The accessories are also meant to fit with any style and compliment any outfit, he said. Tobi Babajide has always “I think when it comes to an been a fan of leather accessories. outfit, no matter how simple it It was when he failed to find a may be, [an accessory] can bring decent, affordable leather bag it out, and that’s what we’re trylast summer that he had an ing to do with our products,” Akoi entrepreneurial epiphany — said. “Even if you have a simple Herds of the Fathers, a male outfit on, somebody may be like, leather accessory line. ‘Oh, that’s a nice bag.’” Babajide, along with his busiWhile the line as of now conness partner Jason Akoi, started sists strictly of leather bags, the Herds of the Fathers a year ago team hopes to expand soon to in hopes of creating a male include belts, wallets, hats and accessor y line that appeals to all scarves, he said. styles and is both accessible “We really specialize in and affordable. leather, but we’re going to branch “It took me about three or out,” Akoi said. “We might have four tries to just find a decent hats, we might have scarves — leather backpack — it wasn’t whatever you need for that seathe best, but it was still a son, we’re going to have it.” leather backpack,” said The bags, made overseas in Babajide, a Livingston College India, are a collaborative effort senior. “I want people to know between both designers and that they can actually find these their manufacturer. things, that they’re actually out Akoi and Babajide admit they there, that they don’t have to are not the best artists, but they have a polyester backpack for work hand-in-hand with a manueight years. You can invest in facturer who sends them a paper something nice.” plan, where the designers choose Babajide and Akoi, both 21, where they want the pockets to said the idea only came about a be, determine the shape of the year ago. To date, the two-man bag and include small design team has created leather back- aspects down to the zippers and packs, duffle bag buckles. bags and mini “We design “Nobody duffle bags with them. Both of us hopes of putting draw, I wish understands what can’t them out on the we could though,” market within we’re trying to do, Akoi said. “It’s still three weeks. All us, but [our manubut we just have to facturer] brings products will be sold online at the stuf f we make this happen.” out herdsofthefacan’t draw.” JASON AKOI thers.com. Babajide said Livingston College senior The name growing up, he Herds of the always knew he Fathers is meant would have to go to describe how men today are beyond just obtaining a college becoming more conscientious of degree. The public health major their appearance and are not comes from a family full of entreafraid to think outside of the box preneurs, and he has always and actually develop a style like intended to keep up the tradition. many women do, according to “I thought to myself, there has the Web site. The style is meant to be something that I can do. We to be timeless and not something didn’t want a typical T-shirt comthat becomes obsolete within a pany, so I said there has to be a few years. niche where nobody has tapped “We wanted to make a strictly men’s accessory line,” Babajide said. “There’s not one place where a guy can go and get a backpack, a wallet and a belt all in one shot. Females have Claire’s for that.” The name itself means developing an original style, without relying on designers to develop it for you, he said. Akoi said the bags would be sold for about $200 to $300 each. He said while this might seem expensive to some people, it is cheap compared to the price of most leather brand name bags. “It has to be that way because we’re dealing with leather, and leather is not cheap,” said Akoi, a Livingston College senior. “But at the same time, bags like this — they’re like $500. We’re trying to show people that you can have a nice bag and you don’t have to break the bank to get it.” NEWS EDITOR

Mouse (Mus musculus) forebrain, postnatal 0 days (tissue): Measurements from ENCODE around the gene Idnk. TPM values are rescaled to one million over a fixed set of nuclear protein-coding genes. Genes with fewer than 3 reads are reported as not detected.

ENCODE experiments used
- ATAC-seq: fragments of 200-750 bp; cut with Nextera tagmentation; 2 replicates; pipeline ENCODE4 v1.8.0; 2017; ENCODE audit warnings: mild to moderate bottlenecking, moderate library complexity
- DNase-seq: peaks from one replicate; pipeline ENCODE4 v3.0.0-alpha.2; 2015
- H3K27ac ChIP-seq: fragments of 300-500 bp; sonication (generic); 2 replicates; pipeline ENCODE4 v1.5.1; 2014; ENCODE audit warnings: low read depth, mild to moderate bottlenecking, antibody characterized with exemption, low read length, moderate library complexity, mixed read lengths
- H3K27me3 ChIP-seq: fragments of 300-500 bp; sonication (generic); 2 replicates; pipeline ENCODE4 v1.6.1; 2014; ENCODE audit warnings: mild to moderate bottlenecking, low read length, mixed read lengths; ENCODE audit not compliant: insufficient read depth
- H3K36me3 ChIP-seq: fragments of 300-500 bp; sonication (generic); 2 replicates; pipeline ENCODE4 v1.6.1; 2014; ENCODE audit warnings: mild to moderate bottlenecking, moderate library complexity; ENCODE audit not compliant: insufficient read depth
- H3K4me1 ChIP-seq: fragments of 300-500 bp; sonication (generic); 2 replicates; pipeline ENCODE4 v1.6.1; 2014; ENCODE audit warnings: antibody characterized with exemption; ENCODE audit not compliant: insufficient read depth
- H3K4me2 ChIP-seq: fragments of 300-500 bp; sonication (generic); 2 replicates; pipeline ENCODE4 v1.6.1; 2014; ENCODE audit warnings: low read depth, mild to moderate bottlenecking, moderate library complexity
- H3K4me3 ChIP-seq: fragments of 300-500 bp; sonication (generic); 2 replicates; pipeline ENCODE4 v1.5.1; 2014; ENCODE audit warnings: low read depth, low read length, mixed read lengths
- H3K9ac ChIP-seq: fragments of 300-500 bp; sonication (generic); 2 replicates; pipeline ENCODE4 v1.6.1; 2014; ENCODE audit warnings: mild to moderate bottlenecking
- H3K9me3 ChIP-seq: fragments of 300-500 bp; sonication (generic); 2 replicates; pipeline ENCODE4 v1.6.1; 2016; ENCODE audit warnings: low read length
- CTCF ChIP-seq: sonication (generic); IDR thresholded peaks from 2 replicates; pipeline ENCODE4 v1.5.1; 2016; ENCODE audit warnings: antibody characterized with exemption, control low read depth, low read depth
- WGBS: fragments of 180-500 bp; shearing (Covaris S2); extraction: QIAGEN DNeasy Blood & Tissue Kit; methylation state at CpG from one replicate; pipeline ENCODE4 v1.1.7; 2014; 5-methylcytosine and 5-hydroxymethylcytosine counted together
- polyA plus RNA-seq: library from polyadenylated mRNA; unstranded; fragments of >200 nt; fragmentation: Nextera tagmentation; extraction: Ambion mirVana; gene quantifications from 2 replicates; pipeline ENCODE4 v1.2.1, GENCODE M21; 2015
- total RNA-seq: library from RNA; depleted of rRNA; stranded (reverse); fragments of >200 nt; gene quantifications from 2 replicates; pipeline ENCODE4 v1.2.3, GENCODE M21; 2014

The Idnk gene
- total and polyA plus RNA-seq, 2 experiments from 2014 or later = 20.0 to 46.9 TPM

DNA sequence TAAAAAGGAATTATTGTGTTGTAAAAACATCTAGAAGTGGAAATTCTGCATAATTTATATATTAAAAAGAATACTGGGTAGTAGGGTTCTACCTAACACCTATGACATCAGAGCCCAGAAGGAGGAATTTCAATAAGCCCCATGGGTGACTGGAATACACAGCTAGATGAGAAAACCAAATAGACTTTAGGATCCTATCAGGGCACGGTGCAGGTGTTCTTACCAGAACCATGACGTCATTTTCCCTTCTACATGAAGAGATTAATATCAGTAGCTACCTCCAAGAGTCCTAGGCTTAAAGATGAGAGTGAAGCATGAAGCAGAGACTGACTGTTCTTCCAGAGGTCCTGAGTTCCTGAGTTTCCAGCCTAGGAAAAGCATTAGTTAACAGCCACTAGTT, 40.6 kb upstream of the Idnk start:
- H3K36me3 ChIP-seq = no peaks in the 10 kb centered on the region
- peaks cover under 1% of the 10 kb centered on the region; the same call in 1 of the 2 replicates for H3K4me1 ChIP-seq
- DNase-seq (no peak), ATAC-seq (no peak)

RAMON DOMPOR/ ASSOCIATE PHOTOGRAPHY EDITOR
Livingston College senior Jason Akoi sports a Herds of the Fathers leather backpack. The new accessory line will go on sale within three weeks and will soon include leather belts and wallets. into yet, so I thought, ‘You know what, let’s start making fine, leather goods that people can afford and that are also accessible to people,’” he said. Babajide said he wanted to prove that just because he is a public health major, he does not have to remove himself from his other aspirations. “I wanted to show people that you don’t have to go to fashion school, you don’t have to go to business school to do these things,” he said. “We just got up one day and decided to do it. You don’t really see 21 and 22-yearolds starting a leather company.” Akoi said he never envisioned starting something like this. The political science major always had the dream of graduating to attend a top-ranked law school. “We just got bored of going to school,” he said. “We turned into robots where you just go to class
and then you go to the dining hall — it just became a routine, and I felt robotic.” Akoi did not think something that originated as a simple idea would get to where it is today, in a little more than a year. “It started off as a blog, and then it just grew to what it is now,” he said. “It’s just amazing what it turned into and the followers we gained after a year’s worth of work.” The team plans to reach out to other designers, such as University alumnus Marc Ecko. They intend to continue using their blog and other social networking sites to get the word out. “The Internet is a lovely thing because we’ve talked to people from all around the world just through sitting in our room,” Akoi said. “Probably 15 years ago, if we did something like this, we would have to drive from state to state, products in our trunks.” The team came up with a